Did you say something about the new businesses contributing$6 million or $7 million? I wrote thatdown.

David Levin

S G & A related to the new businesses is $7 million –anticipated to be $7 million for the year.

Margaret Whitfield -Sterne Agee

Ok. Previously thenew businesses were thought to be break-even. Can you state whether or not that is still your goal for the year?

David Levin

It has always been our goal for the year. We are probably sliding a bit off of thatprimarily because of increased marketing expenses and as we learn about theresponses from our customers (both our existing customer base and prospectingactivity) we are learning how to better moderate marketing spend versus what toexpect on the top line.

Margaret Whitfield -Sterne Agee

And I think you were going to moderate the circulation –could you discuss what the circulation plans are for Q4 and next year?

DennisHernreich

Margaret, we are not giving out circulation numbers forcompetitive reasons. We are going to beincreasing circulation for next year. Wewill be talking more about strategy next quarter.

Margaret Whitfield -Sterne Agee

And the move into Europe: could you discuss the size of theB & T market, the competitive issues and what that business might looklike?

David Levin

Well, we have got reams of information on Europe. First of all, the obesity issues and the sizeissues of Europe are an incredible opportunity. The rates are increasing there – actuallyhigher rates than are currently happening in the United States. It’s just a very real world. Wehave obesity rates by country and size and height by country, so there is awide open opportunity for us. Again, ourRochester London store is just doing phenomenal for us. In terms of the competition, as far asinternet, there is really nothing out there anything like what we have in termsof scale. There is some small operatorsout there. There is one relatively smallchain in that market, but this fits right up our sweet spot.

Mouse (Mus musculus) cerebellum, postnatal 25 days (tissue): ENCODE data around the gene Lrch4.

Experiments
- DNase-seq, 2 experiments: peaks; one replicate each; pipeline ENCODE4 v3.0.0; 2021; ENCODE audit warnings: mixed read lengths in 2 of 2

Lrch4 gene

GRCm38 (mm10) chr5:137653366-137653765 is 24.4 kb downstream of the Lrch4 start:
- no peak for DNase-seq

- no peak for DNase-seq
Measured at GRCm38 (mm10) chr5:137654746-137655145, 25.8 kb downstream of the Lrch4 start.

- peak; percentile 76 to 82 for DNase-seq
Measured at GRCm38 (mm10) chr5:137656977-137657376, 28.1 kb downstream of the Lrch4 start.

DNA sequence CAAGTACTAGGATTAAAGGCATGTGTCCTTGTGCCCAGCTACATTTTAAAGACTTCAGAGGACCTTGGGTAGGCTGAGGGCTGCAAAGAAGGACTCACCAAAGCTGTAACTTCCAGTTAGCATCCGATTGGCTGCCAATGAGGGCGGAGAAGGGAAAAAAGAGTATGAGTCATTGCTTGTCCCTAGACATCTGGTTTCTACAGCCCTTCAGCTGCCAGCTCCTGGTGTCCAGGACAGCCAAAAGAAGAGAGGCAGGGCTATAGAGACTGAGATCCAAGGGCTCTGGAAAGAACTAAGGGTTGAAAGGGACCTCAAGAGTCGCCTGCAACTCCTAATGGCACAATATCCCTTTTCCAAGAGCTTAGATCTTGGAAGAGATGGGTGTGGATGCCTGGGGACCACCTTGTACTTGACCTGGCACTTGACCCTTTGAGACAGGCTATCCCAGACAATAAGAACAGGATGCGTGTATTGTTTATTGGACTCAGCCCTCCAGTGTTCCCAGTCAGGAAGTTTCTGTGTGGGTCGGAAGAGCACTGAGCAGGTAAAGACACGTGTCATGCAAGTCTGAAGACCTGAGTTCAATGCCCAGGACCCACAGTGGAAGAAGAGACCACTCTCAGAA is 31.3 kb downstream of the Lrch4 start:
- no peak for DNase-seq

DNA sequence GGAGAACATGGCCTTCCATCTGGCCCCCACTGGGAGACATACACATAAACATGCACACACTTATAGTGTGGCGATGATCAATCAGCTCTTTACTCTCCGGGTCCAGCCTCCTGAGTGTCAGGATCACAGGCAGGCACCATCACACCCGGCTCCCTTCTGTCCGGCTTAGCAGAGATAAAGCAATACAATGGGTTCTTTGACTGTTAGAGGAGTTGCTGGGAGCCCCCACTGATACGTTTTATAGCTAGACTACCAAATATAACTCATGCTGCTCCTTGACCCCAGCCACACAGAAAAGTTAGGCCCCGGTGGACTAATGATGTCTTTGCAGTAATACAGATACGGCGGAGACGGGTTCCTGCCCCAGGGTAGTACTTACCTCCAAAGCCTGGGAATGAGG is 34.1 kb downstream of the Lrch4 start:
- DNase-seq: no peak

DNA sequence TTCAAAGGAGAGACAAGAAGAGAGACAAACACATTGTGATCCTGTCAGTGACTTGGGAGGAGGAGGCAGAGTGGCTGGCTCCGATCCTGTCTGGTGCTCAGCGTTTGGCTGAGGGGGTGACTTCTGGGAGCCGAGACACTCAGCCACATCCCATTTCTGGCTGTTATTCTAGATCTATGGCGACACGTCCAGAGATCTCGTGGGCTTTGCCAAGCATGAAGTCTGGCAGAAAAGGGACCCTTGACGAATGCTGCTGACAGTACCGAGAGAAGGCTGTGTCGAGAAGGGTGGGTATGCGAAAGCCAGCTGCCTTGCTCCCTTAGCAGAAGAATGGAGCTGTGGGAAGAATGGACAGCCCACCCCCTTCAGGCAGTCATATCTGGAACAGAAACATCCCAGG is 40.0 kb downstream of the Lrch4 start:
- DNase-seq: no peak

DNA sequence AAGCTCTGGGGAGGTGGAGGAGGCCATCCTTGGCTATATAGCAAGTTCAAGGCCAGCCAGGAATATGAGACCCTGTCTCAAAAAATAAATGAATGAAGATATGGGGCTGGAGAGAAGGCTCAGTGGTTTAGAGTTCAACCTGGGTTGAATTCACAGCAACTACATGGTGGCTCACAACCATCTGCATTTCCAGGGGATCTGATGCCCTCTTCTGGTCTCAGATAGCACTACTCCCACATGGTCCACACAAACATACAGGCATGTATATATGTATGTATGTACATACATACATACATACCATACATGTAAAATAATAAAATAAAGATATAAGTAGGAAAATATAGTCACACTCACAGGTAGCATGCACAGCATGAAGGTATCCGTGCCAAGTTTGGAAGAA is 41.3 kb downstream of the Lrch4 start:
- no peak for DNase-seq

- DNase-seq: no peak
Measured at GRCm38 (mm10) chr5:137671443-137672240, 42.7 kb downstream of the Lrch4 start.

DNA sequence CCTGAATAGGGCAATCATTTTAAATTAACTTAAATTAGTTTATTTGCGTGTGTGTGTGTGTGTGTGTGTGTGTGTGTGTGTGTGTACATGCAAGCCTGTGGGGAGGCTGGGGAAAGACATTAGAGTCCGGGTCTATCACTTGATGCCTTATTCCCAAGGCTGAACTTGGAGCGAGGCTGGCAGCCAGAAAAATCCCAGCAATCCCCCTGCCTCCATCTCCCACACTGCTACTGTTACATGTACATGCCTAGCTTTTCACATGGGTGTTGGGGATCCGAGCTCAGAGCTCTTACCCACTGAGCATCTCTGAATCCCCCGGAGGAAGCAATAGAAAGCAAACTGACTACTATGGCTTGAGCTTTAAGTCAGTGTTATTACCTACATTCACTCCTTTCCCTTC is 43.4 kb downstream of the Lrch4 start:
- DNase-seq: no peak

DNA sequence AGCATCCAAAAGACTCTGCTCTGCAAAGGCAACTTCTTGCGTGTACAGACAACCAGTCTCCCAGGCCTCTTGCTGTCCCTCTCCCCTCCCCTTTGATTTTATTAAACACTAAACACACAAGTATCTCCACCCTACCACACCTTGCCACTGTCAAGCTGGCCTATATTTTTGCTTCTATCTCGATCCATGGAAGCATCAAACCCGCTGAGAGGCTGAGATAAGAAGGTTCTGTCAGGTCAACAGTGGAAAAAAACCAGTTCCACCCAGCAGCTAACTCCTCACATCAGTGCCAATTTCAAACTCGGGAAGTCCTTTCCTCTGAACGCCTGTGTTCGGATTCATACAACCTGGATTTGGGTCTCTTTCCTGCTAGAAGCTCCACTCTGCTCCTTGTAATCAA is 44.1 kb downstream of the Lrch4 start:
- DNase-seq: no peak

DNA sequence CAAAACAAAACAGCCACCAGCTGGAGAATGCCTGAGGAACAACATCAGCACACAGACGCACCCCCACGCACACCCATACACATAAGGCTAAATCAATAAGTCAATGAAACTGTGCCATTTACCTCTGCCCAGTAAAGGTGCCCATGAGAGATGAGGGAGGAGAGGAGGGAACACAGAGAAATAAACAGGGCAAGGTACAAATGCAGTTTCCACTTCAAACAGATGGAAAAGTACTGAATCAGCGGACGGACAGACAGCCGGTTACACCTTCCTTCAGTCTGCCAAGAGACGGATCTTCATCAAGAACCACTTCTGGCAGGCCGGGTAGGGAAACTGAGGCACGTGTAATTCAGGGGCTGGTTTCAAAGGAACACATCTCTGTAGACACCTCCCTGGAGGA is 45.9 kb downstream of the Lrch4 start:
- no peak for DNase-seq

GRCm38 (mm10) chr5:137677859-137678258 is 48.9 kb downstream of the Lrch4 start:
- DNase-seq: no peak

This is just a continuation of our growth into internet andcatalog that we’ll start with internet and we anticipate that once we build thebusiness we can move into catalog. Longterm our intent is to put some brick-and-mortar stores in those countries, butwe are doing it in the most prudent way and efficient way and GFI is a greatpartner and this project has been going on for several months. We are just announcing it today, but we havebeen working on it for quite a long time.

Margaret Whitfield -Sterne Agee

Do you see this as an opportunity that in the short termmight lose money or break even? Howwould you define it for next year?

David Levin

First, there is no capital expenditure related withthis. I think it is a break even at avery low volume level and so it should be nothing like – obviously - Jared M., but it has a lot of potential andcan quickly turn profitable with some volume growth that we do anticipate. I think that, Margaret, with the initial yearwill be difficult to see because it will take some marketing expenditure on thewebsites to help make people known about what Casual Male and Rochesteris. The only difficulty in entering thismarket is that we are relatively unknown other than the Rochesterstore in London.